State does about-face on video gambling at retirement home
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Saying they messed up, state regulators have revoked a video gaming license from a catering company that planned to open a mini-casino in a low-income retirement home in Dolton.
The Illinois Gaming Board had awarded Giovanni’s Catering Inc. a license in April but revisited that decision after the Better Government Association, in a Public Eye column, raised questions about how that license was vetted and the presence of a child day care in the Dorchester Senior Center complex.
The Dorchester, owned by the Village of Dolton, was to be the first “supportive living facility” in Illinois with video gaming terminals. Supportive living facilities provide housing for low-income residents in exchange for government subsidies.
Giovanni’s hosts parties, dances and other events in the Dorchester’s banquet hall. The catering firm planned to build a separate lounge, open to residents and the public, with alcohol, food and video gaming terminals — which offer electronic poker, slots and the like, cost money to play and pay out winnings.
But that plan hit a snag because Giovanni’s, according to its municipal liquor license, can serve alcohol only during “organized functions for which planned attendance is 20 or more persons.”
The gaming board now says that alcohol restriction means Giovanni’s is unable to comply with a state law that requires alcohol to be available whenever gaming machines are in operation, according to interviews and records.
Giovanni’s told regulators it planned to offer alcohol and gaming seven days a week — but that isn’t possible with its current special event liquor license.
Gaming Board Chairman Aaron Jaffe acknowledges his agency should have figured all this out before a gaming license was approved this past spring. But Jaffe said a scarcity of resources, coupled with the statewide explosion of video gaming, is complicating the vetting process.
“I wish I could tell you we catch every discrepancy that comes down the line,” Jaffe says. But “we haven’t been properly staffed since this began.”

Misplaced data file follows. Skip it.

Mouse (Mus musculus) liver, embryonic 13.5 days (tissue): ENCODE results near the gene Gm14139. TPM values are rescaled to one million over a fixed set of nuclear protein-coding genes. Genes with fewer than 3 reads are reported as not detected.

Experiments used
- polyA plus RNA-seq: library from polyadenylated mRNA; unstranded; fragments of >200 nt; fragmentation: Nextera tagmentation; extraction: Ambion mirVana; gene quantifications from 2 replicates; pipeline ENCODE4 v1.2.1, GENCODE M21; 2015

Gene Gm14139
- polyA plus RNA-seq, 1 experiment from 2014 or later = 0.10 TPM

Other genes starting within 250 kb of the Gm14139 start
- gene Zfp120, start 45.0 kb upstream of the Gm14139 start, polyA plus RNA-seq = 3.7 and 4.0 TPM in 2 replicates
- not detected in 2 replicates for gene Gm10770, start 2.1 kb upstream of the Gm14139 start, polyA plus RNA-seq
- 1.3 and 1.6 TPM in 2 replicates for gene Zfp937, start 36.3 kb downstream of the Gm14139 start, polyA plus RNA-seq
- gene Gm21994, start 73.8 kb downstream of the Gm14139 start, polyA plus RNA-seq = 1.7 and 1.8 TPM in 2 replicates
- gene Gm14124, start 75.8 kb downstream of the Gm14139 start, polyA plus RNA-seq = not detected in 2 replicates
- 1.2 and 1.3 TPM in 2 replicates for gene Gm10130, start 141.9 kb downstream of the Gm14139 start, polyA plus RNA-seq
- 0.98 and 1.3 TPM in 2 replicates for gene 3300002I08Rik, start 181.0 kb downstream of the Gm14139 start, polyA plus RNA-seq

The agency’s headcount is 286 — it’s been approved for 350, officials say.
“The state is always in a financial crunch,” Jaffe says. “But our budget comes from gambling [revenues]. For some reason we haven’t gotten the authority” to hire more people.
There are currently no pending hiring requests from the gaming board that are awaiting the governor’s approval, says Abdon Pallasch, a spokesman for the Governor’s Office of Management and Budget. “If and when they come, we will act on them promptly,” he says.
Gov.-elect Bruce Rauner said in recent days that the state’s budget problems are worse than he had expected, so it’s unclear if under the new administration more cash will flow the gaming board’s way. A Rauner spokesman said he has “nothing to add” on this subject.
Video gaming has exploded since state law changed in 2009 to allow gaming terminals in bars, restaurants, trucks stops and other spots where liquor is served. Before gaming machines can go live, individual municipalities and the gaming board must give the OK.
The first machines in Illinois went live in October 2012 – there are now 18,800 statewide (at more than 4,600 locations) and more are on the way, though apparently not at the Dorchester.
The gaming board issued Giovanni’s a “complaint for revocation” in late November. The caterer has 21 days to respond but even then its gaming license can still be revoked.
Giovanni’s hadn’t yet installed video gaming machines, even though it had the license, because it needed to pass a final site inspection. Regulators visited the Dorchester in October and discovered problems with the caterer’s liquor license, officials said.
Loren Robinson, Giovanni’s owner, says he isn’t giving up.
“I’m going to see if I can get [the village] to give me a different kind of liquor license,” he says.
Dolton village officials, though, indicated that’s unlikely.
Only 39 beds, or 31 percent of the Dorchester’s 126 beds, are occupied. In recent years, annual losses to the village have ranged from $400,000 to $800,000. This year that figure may reach $1 million, village officials say.
“We should not be in this business,” Trustee Cathy Bendell says.
The village board rejected an offer earlier this year to sell the Dorchester for at least $3 million. Instead, trustees had hoped that tax revenues from video gaming would help the Dorchester bounce back.
But our earlier Public Eye item questioned if the village was taking advantage of poor people. Of the 40 or so Dorchester residents, roughly half are on public aid – with take-home monthly incomes as low as $90 each, officials said.
After that item Jaffe said the gaming board would revisit Giovanni’s license.
Cook County Sheriff Tom Dart also began investigating the no-bid contract that Dolton awarded Giovanni’s to operate the mini-casino. Dart is also Dolton’s inspector general.
In October, the sheriff’s office recommended Dolton revoke Giovanni’s liquor license because of concerns that allowing the public to drink and gamble at the development could jeopardize the safety of the residents of the retirement home and the children at the day care.
This column was written and reported by the Better Government Association’s Andrew Schroedter. He can be reached at (312) 821-9035 or email@example.com.